For two years, the star-studded and nocturnal shopping extravaganza called Fashion Night Out has made its appearance across the fashion world – from Manhattan to Milan to Australia.
This year, the global celebration included Mexico City, which opened a four-day exhibit called “A tribute to Mexico” – where 13 international designers, including Christian Cota of Mexico, Nicole Miller, Tommy Hilfiger and Tory Burch, created outfits for the hand-made Maria doll, a ragdoll with long braids adorned with colored ribbons, sold in tourist areas.
"Those designers have to develop collections, their time is limited, but they accepted to do this, and that is a great triumph for us," said Eva Hugues, editorial director of Vogue Mexico & Latin America.
Hugues also said she hoped Fashion's Night Out would promote the work of Mexican designers.
"Instead of wearing a cardigan by Tory Burch, I want to wear one by Macario Jimenez. We want it to be affordable for the public, that they can consume it," Hugues said.
FNO events in Mexico City took place in malls and in the upscale Polanco neighborhood, which houses "Luxury Avenue," where Tiffany planned to turn its flagship store into a type of Studio 54. On that same avenue, the Salvatore Ferragamo store planned a karaoke party with Latin Grammy winner band Belanova.
Fashion's Night Out was started in 2009 in New York by Vogue editor-in-chief Anna Wintour as a celebrity-studded way to lure shoppers into stores during the recession, but it's turned into a global shopping party. Retailers ranging from upscale boutiques to suburban malls to websites have embraced the nocturnal shopping extravaganza, which coincides with the start of New York Fashion Week and the important fall fashion season.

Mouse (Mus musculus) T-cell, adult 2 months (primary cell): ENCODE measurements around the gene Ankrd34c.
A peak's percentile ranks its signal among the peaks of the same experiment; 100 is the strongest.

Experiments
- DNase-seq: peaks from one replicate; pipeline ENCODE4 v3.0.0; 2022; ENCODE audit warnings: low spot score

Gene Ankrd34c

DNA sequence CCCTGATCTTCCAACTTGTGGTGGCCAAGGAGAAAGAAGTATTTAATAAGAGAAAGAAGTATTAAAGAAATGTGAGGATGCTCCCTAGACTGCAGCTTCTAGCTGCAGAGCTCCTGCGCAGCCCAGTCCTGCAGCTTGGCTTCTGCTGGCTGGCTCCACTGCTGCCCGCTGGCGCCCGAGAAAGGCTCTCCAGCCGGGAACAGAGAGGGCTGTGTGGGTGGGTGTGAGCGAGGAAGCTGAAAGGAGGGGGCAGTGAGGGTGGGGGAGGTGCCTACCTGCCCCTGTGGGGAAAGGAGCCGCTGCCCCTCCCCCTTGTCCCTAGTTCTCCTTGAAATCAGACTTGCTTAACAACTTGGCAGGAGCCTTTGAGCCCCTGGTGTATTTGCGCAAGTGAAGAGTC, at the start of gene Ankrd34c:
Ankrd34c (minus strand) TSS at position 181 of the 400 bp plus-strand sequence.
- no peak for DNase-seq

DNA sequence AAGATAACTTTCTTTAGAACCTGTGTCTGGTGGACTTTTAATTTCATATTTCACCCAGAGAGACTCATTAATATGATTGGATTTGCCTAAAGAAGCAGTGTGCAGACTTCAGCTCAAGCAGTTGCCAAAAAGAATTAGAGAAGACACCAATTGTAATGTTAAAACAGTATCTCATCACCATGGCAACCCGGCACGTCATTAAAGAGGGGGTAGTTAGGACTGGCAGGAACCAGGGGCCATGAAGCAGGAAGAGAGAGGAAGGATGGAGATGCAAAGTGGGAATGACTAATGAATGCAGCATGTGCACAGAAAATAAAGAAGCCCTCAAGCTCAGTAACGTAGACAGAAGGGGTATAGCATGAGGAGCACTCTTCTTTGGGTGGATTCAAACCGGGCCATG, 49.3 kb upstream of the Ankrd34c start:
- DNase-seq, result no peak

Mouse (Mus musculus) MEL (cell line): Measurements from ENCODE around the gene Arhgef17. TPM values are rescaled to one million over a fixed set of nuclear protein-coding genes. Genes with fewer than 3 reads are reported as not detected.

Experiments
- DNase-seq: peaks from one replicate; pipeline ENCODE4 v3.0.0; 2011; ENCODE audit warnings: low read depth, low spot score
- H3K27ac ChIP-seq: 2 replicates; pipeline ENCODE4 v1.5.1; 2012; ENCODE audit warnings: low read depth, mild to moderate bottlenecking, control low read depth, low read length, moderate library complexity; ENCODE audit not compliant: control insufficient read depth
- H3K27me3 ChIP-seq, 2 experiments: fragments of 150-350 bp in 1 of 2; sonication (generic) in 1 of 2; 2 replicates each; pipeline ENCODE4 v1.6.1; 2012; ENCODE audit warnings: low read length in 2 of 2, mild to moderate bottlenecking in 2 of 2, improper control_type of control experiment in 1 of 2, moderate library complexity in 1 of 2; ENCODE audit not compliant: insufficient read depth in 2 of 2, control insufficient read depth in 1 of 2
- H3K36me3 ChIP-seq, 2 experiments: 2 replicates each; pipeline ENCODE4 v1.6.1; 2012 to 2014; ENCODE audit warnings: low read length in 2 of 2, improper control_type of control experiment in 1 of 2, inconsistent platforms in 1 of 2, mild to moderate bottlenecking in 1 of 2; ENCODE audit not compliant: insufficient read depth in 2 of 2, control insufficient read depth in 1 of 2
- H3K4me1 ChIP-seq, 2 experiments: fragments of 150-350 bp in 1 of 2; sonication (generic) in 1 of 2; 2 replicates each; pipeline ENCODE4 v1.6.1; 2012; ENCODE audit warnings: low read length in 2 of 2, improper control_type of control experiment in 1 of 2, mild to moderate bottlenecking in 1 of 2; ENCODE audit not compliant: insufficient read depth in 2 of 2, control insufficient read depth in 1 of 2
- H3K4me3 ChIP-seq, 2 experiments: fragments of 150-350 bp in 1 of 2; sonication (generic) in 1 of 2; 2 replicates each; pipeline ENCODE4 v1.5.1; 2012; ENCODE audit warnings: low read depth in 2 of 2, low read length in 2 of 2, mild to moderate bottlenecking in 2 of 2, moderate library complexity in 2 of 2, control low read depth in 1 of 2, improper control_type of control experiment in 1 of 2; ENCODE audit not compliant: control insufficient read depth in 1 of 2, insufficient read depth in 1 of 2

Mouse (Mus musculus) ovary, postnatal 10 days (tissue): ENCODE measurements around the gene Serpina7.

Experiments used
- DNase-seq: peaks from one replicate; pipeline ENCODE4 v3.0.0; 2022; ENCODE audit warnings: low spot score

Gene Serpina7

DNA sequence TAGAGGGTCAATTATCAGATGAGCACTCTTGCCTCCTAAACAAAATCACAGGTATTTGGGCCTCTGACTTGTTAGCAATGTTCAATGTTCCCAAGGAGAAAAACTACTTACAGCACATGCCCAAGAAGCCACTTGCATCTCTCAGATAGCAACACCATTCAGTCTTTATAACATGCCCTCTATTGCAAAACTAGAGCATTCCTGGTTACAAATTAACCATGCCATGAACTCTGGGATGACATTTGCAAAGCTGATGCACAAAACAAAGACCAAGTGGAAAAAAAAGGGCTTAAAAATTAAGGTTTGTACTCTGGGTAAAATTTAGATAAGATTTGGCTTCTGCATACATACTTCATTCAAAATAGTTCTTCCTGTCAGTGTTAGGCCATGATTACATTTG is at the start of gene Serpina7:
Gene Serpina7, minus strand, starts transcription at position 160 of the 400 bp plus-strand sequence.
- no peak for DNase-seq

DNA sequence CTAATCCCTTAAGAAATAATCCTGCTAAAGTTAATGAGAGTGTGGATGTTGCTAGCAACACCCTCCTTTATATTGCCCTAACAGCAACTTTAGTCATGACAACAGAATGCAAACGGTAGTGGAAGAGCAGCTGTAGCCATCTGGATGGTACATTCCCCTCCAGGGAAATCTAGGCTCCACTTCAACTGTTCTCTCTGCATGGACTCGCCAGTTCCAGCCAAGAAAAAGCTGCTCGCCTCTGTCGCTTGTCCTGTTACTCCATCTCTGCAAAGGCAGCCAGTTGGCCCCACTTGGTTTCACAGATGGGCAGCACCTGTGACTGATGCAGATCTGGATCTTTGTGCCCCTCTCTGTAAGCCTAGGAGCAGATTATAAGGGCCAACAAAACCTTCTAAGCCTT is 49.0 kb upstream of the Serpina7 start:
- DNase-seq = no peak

In Florida, Fashion's Night Out was welcomed with runway shows, after-hours shopping and cocktail receptions. More than 65 retailers in the Miami area took part, along with venues in Fort Lauderdale, Orlando, Tampa and Jacksonville.
Stylist Danny Santiago, who collaborated on looks from the "Sex and the City" movies as well as "Confessions of a Shopaholic," styled a runway show at the Aventura Mall in Aventura, Fla., for FNO using pieces sold at the mall today that echo influential styles from the past. They included sheaths and beaded dresses inspired by the 1920s; hourglass silhouettes reflecting tailored 1940s looks; psychedelic prints and mismatched black-and-white patterns echoing the 1960s; and graphic patterns and the famous wrap dress look from the 1970s.
"I was inspired by vintage pieces that I actually own," said Santiago.
Designer Tommy Hilfiger hailed Fashion's Night Out as "a big celebration."
"Anna Wintour came up with such a genius idea, and it actually worked," Hilfiger told The Associated Press in a phone interview. "I think it's not just about the shopping that night, I think it's the idea of getting out there exposing the fact that fashion can be fun. ... It doesn't have to be this serious thing that's too expensive. Fashion and shopping doesn't have to be anything but fun."
In New York, Kors said it was a "fabulous coincidence" that his Rockefeller Center store launch lined up with Fashion's Night Out. His fans included Fashion Institute of Technology Jamie Vega, who bought a watch and had the designer sign her bag.
"This is so exciting to meet him in person," she said. "I'm a fashion student after all."
At Bergdorf Goodman, about 200 people gathered to watch designers including Mark Badgley, James Mischka, Reem Acra and John Barrett trot out their dogs for a fashion contest. Designs ranged from wedding dresses to bright pink feather collars and a fur-trimmed storm coat.
"I feel like I'm in an episode of `Sex and the City,'" said Ellen Switkes, 58, from Sherman Oaks, Calif., who watched the dog show after picking up a few T-shirts. "This is such a scene."
Based on reporting by The Associated Press.